Background: Rehabilitation after severe stroke is often limited because of impairments in sensorimotor function. Functional and physiological recovery after severe stroke is poorly understood and has not been studied extensively.
Objective: This study's purpose was to examine functional and physiological recovery of standing balance during inpatient rehabilitation in people with severe impairments after stroke.
Methods: A total of 10 participants with severe impairments after stroke were evaluated monthly in a stroke rehabilitation unit with the following functional outcome measures: Berg Balance Scale (BBS), Clinical Outcome Variables Scale (COVS), and Chedoke McMaster Stroke Assessment (CMSA). Weight bearing (WB), center of pressure (COP) velocity, and electromyography (EMG) data were collected during quiet standing and during internal perturbation with a rapid nonparetic arm raise.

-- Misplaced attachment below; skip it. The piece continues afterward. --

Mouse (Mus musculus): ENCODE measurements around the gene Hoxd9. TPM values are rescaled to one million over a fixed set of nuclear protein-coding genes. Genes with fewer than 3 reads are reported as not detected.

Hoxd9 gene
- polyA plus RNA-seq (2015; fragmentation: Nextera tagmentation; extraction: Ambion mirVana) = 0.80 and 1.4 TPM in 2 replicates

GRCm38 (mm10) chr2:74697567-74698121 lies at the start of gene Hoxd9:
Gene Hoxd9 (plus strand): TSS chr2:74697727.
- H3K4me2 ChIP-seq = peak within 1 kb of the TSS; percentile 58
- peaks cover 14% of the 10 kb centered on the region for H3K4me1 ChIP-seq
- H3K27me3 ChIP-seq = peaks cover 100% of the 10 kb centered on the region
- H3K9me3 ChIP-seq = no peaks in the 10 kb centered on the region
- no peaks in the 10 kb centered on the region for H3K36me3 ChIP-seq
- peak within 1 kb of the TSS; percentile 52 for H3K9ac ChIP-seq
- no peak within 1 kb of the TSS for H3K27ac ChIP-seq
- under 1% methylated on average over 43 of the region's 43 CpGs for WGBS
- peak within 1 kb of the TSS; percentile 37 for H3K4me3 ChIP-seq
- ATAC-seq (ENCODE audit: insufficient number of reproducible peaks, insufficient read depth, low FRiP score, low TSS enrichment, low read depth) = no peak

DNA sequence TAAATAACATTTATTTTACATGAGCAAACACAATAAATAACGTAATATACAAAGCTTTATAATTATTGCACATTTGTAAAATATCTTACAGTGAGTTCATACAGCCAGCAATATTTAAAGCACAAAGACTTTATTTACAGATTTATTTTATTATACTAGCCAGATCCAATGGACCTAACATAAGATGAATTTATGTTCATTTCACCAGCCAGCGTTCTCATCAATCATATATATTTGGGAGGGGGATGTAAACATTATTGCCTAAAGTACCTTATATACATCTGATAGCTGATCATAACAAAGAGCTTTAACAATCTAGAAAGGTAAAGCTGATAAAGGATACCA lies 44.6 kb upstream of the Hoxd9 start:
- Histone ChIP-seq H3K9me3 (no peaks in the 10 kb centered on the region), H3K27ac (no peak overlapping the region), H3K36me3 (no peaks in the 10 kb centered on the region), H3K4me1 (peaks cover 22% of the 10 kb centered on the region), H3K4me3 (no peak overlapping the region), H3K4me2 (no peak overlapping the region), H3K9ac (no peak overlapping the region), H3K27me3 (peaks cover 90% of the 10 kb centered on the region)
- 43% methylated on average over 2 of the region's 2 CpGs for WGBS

Results: Cross-sectionally, there were moderate to strong correlations for EMG area and WB with CMSA and COVS. Additionally, the BBS was correlated with WB on the paretic side. Longitudinally, statistically significant improvement was found for functional measures but not for physiological measures. The mean BBS and COVS improved by 23 and 21 points, respectively. COP velocity decreased by 60.1% on the paretic leg but not significantly.
Conclusions: During stroke rehabilitation, all participants improved functionally. Some patients improved physiologically, though near discharge, all participants remained very impaired. Future studies with larger sample sizes are needed to explore the capacity for physiological recovery in this population.
Keywords: electromyography; human; postural balance; recovery of function; rehabilitation; stroke.
© The Author(s) 2014.